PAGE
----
Some people, uncaged, imagine themselves in prison. Others, imprisoned, imagine themselves free, and manage to live a life of the mind in fresh air under a warming sun, without walls. That vision of Stoic liberty is attractive to Altan. He pursues it explicitly in some of the pieces collected here. He revisits in memory the people and places and books he has loved. When that fails him, he writes like a medium channeling Seneca: “I clung firmly to my own death. It calmed me… The eternity of death has a power to trivialize even the most terrifying moments of life.”

Less interesting to me, and less satisfying, is the way Altan makes a fetish of his vocation as a writer, as if it granted him superhero powers. Maybe he’s putting on a brave face, but it feels affected and false. In the triumphal but unconvincing final chapter, he writes in a grating series of one-line paragraphs:

I am writing this in a prison cell.
But I am not in prison.
I am a writer.
I am neither where I am nor where I am not.
You can imprison me, but you cannot keep me here.
Because, like all writers, I have magic. I can pass through your walls with ease.

But he can’t, not really. Freedom of the mind, to whatever degree it exists or is exercised, is not the prerogative of “writers” only but something which nature, or God, puts in reach of all. And yet this book demonstrates, if nothing else, that Altan is personally unable, physically or intellectually, to walk through walls. The fact of his confinement shapes everything about I Will Never See the World Again.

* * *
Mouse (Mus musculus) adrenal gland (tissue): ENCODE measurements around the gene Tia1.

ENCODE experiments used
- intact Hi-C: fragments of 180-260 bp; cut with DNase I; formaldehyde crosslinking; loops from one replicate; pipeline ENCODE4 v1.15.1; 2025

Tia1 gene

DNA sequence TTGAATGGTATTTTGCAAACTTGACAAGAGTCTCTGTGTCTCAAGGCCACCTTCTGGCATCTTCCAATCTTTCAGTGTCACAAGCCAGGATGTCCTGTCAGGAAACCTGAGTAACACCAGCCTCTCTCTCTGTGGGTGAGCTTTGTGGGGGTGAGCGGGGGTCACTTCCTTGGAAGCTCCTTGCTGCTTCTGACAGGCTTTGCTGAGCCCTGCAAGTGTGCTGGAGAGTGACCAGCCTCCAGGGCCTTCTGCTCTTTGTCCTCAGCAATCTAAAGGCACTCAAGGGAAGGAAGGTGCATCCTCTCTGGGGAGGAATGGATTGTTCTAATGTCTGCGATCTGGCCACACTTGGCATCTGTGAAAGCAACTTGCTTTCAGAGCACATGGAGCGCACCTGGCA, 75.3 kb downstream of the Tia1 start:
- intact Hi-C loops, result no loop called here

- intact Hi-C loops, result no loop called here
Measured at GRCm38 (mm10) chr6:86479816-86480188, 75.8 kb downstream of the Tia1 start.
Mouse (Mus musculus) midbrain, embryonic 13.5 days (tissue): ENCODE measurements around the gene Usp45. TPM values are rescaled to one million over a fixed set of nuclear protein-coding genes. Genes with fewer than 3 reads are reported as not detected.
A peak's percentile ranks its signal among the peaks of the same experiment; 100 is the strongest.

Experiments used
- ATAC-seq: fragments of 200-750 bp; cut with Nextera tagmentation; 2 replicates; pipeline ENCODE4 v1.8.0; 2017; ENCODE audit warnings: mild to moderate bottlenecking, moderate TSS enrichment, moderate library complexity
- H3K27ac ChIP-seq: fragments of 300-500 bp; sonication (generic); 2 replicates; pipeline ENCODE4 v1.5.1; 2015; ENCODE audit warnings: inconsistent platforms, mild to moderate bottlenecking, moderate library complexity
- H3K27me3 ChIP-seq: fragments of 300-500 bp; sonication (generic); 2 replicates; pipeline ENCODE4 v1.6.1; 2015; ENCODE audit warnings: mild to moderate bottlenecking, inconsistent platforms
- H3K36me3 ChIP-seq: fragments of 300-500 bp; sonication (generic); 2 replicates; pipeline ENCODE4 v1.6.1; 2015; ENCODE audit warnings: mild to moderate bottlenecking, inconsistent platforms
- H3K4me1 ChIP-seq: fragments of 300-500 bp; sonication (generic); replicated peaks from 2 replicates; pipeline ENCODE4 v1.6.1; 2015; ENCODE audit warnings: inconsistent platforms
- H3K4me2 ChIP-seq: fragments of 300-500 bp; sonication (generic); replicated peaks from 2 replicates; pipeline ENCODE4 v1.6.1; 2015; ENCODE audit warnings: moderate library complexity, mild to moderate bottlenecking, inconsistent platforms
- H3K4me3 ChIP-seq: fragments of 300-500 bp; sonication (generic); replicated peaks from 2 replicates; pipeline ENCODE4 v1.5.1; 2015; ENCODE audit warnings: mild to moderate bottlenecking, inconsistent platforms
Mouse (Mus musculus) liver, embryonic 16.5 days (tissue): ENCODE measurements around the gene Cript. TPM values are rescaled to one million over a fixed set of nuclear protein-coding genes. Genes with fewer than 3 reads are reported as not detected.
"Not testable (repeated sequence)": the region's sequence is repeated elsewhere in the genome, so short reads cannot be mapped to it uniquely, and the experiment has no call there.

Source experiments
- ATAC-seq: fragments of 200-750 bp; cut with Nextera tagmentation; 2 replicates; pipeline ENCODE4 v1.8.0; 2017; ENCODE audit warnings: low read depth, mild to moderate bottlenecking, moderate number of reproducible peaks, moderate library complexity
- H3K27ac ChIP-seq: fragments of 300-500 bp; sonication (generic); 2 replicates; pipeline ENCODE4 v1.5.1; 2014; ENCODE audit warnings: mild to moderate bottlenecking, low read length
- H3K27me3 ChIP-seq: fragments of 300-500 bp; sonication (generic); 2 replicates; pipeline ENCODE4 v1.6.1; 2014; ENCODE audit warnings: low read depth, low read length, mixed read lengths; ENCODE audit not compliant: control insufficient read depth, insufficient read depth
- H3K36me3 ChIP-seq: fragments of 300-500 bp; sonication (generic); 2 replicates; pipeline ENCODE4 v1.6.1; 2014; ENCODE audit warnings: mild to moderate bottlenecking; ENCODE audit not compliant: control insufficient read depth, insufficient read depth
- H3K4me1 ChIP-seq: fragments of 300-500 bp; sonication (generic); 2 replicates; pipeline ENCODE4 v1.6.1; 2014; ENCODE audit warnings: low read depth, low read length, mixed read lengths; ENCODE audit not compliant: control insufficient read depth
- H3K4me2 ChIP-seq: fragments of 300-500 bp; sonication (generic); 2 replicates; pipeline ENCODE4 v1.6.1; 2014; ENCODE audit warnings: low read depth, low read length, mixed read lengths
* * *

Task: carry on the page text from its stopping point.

Ahmet Altan was unexpectedly released from prison in November 2019, not long after publication of this volume. He was taken back to prison a week later. His trials and imprisonments seem a preposterous charade. But his book doesn’t, in my opinion, fully justify the fantastic accolades it has received. A writer submits his work to the judgment of readers and we do best to render him neither less nor more than justice. It’s easy to forget that shackles do not make a saint, and a prison cell lends the writer no special genius. If we grant an author allowances because he is writing from prison, then we have read politically rather than critically.

Bird Sign, Late Fall


A couple weeks ago we heard reports of barred owls attacking joggers in our neighborhood. The barred owl is an eastern bird that has expanded its range westward over the years. It has a wingspan of four feet and may nest in winter. It does well in the city. My daughter plotted the sightings on a map. We began our search at dusk, with a pair of binoculars and a flashlight. We found an owl at the south end of a nearby park, diving at squirrels through the branches, and followed it from tree to tree until dark. The owl sat glum and hungry on a bough twenty feet above us. Frustrated by our persistent observation, it hissed and then, quite shockingly, screamed at us with a voice just like a woman from a 1980s horror movie.